Middlebrooks providing power Sox have been waiting for

Middlebrooks providing power Sox have been waiting for
September 9, 2013, 10:45 pm
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Ordway: 'Had to be patient with' Middlebrooks

Will Middlebrooks connects at Yankee Stadium for one of his four home runs last week.

(USA Today Sports)

ST. PETERSBURG, Fla. -- When Will Middlebrooks sent a ball twisting to right field in the top of the ninth inning Sunday afternoon against Mariano Rivera, it didn't seem to be more than a routine flyout.

As right fielder Ichiro Suzuki backpedaled, the ball kept carrying, and eventually, Suzuki ran out of room, flush with the wall, with the ball
landing in the first few rows of seats.
     
The homer seemed to stun the Yankee Stadium crowd since it was the second blown save for the great Rivera in the four-game series. Rivera himself seemed shell-shocked, turning to follow Middlebrooks' trot around the bases, as if asking himself: How did that happen?
     
In the Red Sox dugout, a celebration was underway, with the team certain that the homer was a harbinger of another comeback to be completed, visions of a sweep made certain.
     
The euphoria for the Red Sox was short-lived. In the bottom of the inning, Suzuki singled, stole second, advanced to third on a flyout and scored the winning run when Brandon Workman's fastball to Alfonso Soriano sailed over catcherJarrod Saltalamacchia's outstretched glove.
     
The Sox, then, had to settle for taking three of four from the Yankees, and the homer by Middlebrooks was, in reality, merely a footnote postponing a loss by a half-inning.
     
Still, there was a larger meaning to the homer, too, since it was the the 15th of the season for Middlebrooks, placing him third in that category for the Sox, despite having spent two months of the season in Triple-A Pawtucket.
     
The homer also extended a multi-hit streak for Middlebrooks to five games, in which he's hit .500 (11-for-22) with four homers and seven RBI in that stretch. Middlebrooks and teammate Mike Napoli were named American League co-players of the week on Monday.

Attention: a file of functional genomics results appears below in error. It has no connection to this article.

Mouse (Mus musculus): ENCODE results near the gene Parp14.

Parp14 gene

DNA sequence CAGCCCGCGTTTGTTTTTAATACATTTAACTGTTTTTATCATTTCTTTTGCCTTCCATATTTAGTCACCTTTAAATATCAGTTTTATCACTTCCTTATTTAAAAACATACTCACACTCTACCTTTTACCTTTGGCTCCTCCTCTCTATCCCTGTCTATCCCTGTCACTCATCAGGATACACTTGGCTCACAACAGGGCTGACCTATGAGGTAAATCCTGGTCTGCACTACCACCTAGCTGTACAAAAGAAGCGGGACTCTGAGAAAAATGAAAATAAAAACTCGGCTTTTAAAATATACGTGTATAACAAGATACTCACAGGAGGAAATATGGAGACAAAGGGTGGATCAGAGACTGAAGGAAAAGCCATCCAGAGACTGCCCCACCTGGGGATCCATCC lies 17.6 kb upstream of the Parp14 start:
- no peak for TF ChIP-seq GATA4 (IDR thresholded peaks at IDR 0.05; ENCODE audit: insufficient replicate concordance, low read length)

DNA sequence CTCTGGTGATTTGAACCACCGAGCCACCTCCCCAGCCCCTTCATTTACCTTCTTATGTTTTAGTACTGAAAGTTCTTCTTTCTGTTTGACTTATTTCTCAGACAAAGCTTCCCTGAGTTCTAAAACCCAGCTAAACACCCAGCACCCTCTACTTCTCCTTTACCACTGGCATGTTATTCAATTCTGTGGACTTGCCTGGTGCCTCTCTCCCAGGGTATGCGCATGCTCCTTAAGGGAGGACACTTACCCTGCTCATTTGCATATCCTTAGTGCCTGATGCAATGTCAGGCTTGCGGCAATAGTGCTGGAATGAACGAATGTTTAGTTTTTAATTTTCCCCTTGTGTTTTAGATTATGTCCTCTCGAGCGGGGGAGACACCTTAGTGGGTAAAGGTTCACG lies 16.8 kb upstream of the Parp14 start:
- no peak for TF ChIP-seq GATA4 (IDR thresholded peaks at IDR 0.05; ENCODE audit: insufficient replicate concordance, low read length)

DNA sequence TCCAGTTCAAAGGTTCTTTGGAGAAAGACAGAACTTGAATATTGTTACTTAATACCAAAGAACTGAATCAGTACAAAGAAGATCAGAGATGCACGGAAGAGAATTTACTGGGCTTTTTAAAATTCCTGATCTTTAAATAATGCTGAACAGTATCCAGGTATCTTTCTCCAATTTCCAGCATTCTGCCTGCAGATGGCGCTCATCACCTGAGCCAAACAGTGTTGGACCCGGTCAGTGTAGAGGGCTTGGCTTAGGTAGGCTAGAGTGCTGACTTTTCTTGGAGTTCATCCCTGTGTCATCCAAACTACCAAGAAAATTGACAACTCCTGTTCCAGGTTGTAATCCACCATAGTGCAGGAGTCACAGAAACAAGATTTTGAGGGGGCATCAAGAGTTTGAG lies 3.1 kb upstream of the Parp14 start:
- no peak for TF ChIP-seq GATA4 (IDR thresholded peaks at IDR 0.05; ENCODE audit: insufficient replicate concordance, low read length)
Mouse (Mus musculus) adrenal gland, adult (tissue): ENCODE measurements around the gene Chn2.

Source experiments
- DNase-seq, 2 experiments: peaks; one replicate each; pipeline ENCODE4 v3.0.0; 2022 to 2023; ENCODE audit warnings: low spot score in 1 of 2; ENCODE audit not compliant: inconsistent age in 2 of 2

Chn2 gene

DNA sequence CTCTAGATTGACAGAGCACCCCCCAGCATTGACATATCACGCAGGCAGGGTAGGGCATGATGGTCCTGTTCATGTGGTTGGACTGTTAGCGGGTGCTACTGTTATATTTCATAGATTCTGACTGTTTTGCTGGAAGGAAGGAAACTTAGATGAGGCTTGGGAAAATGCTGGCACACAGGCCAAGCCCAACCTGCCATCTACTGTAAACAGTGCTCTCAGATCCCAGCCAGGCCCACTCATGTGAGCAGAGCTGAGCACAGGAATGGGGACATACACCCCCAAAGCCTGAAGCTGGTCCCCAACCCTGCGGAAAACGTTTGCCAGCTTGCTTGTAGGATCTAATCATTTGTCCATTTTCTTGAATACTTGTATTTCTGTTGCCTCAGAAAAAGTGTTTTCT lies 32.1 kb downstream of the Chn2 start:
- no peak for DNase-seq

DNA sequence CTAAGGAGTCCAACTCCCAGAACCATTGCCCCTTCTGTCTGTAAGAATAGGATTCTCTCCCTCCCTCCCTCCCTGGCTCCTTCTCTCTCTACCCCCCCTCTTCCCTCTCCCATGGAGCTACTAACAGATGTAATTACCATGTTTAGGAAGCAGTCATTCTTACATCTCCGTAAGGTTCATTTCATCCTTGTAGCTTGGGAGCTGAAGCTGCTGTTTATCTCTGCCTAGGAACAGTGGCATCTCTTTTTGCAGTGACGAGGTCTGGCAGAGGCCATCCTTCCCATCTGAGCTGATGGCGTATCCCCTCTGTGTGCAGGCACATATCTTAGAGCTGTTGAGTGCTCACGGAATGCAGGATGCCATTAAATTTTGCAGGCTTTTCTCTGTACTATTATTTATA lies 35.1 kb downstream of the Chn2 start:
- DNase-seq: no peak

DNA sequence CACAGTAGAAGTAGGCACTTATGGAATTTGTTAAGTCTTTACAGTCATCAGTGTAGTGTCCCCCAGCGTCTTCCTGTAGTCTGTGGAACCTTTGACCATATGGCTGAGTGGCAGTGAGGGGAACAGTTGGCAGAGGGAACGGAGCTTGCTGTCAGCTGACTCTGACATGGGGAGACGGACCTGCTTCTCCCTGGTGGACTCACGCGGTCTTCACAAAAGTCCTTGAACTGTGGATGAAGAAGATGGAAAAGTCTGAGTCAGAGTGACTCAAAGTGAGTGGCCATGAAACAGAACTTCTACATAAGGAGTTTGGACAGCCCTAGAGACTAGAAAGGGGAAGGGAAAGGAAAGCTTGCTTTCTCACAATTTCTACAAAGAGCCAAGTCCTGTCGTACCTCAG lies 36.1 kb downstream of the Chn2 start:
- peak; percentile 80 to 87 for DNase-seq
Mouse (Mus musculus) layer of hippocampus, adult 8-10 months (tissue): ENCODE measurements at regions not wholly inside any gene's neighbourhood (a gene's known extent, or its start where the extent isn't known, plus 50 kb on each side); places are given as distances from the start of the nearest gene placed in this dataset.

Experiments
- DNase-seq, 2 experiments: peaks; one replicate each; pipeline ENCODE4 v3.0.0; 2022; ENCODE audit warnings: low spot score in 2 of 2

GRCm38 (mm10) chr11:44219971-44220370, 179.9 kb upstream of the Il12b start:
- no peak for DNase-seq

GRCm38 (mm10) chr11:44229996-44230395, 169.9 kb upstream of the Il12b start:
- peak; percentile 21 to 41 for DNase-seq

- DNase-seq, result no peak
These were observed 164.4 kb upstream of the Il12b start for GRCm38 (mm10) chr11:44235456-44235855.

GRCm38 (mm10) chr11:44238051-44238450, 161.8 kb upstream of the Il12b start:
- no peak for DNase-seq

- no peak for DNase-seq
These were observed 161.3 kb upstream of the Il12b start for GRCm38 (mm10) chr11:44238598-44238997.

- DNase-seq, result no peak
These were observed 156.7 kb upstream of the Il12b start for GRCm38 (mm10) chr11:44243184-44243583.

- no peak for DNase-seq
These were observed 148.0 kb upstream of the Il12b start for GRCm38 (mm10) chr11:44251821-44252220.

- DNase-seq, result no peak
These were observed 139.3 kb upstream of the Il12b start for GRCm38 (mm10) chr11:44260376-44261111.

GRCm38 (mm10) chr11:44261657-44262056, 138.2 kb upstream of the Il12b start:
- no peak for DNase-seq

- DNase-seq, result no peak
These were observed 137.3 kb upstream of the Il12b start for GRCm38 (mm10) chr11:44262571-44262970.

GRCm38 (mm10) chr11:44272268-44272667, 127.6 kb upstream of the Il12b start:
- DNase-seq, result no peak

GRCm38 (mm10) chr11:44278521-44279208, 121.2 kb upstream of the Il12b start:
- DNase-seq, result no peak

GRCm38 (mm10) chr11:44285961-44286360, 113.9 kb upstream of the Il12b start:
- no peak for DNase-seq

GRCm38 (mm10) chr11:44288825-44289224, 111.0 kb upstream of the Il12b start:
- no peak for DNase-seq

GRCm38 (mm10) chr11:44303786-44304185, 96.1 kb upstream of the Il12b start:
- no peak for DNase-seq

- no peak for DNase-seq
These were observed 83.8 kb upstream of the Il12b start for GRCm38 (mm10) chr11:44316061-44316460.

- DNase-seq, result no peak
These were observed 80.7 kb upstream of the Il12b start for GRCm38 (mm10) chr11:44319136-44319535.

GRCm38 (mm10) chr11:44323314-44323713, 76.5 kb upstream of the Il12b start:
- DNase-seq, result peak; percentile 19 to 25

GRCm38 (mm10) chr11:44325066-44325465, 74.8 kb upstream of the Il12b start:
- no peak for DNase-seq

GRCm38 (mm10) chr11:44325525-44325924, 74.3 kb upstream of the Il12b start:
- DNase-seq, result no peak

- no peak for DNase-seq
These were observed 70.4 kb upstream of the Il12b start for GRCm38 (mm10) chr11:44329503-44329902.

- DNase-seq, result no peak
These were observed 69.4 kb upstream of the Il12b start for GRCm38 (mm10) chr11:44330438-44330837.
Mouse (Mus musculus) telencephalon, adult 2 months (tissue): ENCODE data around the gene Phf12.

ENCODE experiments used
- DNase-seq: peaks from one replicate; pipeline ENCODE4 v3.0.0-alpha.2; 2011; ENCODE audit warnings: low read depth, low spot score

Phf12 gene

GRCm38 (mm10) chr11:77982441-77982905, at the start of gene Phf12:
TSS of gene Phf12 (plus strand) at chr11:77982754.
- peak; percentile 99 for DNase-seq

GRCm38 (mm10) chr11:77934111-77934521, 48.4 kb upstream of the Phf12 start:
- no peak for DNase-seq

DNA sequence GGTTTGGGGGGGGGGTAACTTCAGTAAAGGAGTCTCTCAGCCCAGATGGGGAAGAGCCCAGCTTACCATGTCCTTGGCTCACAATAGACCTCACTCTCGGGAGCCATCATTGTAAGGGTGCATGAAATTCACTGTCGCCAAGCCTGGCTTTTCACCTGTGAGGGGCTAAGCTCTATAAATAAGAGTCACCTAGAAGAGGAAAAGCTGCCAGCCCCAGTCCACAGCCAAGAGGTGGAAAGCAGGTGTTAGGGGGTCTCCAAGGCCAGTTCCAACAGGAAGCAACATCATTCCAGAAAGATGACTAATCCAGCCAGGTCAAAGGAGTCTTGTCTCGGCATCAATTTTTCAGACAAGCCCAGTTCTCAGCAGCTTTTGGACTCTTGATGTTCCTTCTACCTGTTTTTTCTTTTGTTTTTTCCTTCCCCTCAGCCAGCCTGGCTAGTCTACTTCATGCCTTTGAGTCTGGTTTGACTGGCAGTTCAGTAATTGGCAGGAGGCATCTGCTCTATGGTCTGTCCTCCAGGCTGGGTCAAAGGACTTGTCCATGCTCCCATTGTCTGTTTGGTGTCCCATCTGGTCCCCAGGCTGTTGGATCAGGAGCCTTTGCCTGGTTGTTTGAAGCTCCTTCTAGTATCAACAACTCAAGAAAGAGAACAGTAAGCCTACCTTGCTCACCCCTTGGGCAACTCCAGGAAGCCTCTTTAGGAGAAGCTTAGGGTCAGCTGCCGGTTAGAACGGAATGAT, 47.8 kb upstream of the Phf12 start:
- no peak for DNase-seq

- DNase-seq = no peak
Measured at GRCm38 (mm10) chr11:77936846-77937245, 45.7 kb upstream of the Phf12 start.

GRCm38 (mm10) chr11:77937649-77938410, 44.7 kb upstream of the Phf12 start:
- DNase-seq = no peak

And, in the larger picture, it was the 30th major league homer for Middlebrooks, who hit 15 in his injiry-shortened rookie season, too. In his first 154 games in the major leagues, then, Middlebrooks has smacked 30 homers.
     
(To put that in perspective, just two players in the National League have already hit 30 homers this season. The league leader, Pittsburgh's Pedro Alvarez, has just 32 with less than three weeks remaining in the regular season).
     
Thirty homers, in this PED-testing era, is not an insignificant milestone, and the fact that Middlebrooks reached that level in less than a full season's worth of games is telling.
     
It suggests that, despite his well-documented struggles earlier this season when he first lost playing time, then his starting job to Jose iglesias, and eventually, his spot on the roster, Middlebrooks has more than salvaged his second season in the big leagues.
     
And it further suggests that Middlebrooks has a secure spot in the Red Sox infield of the future. Not long ago, his failings had some envisioning the Sox either keeping Iglesias at short while handing the third base job to Xander Bogaerts, or, retaining incumbent (and free agent-to-be) Stephen Drew for the position, with Bogaerts as the third baseman of the near-future.
     
It's not just the power display, either. In the 26 games that Middlebrooks has played since being recalled on Aug. 10, he's hitting .368 with a .434 on-base percentage and a sterling .621 sllugging percentage and an OPS of 1.055.
     
Even his walk rate has climbed -- he has 10 in 87 at-bats while his strikeouts have leveled off some.
     
In the aftermath of his ninth-inning homer, Middlebrooks was asked if he can take any satisfaction from reaching the 30-homer mark from his first two half-seasons.
     
"I can,'' said Middlebrooks. "But also, I could have 30 homers right now, this year. I went through some things this year [lower back and hamstring issues] that maybe I should have taken care of, taken a month off and gotten healthy, and if that was downtime or whatever, well, it was needed.
     
"But I told myself, 'You know what? I'm going to play through it.' I thought I could and I couldn't. I got in a hole, and created bad habits and then those bad habits were just there and I had to fix them [at the minor league level]."
     
Still, it's not as if Middlebrooks can't find some solace in establishing himself as a proven power source in the major leagues. However, the big picture, as the first-place Red Sox open a three-game series against the second-place Tampa Bay Rays on Tuesday, isn't an individual one.
     
"It makes my feel good,'' he said. "I'm not trying to sound like a broken record, but I want to help us win a World Series, man. My individual goals and stats -- that's out the window. I mean, I hit [.192] in the first half and I didn't help us win. So my goal in the second half is to do something every day to help us win, whether I'm 0-for-4, or 4-for-4 with four homers. Just help us win.''
     
Middlebrooks believes he's back to being himself at the plate, though he couldn't stop dwelling on a seventh-inning at-bat in which he chased two sliders out of the strike zone and struck out.
     
"I wasn't happy about that at all,'' he said, "because I got away from my approach. I had been so solid with it. But I was able to put that in the past before the next at-bat and put that in the past instead of dwelling on it.''
     
In a sense, that's representative of his entire season: overcoming failure, refining his approach and rebounding.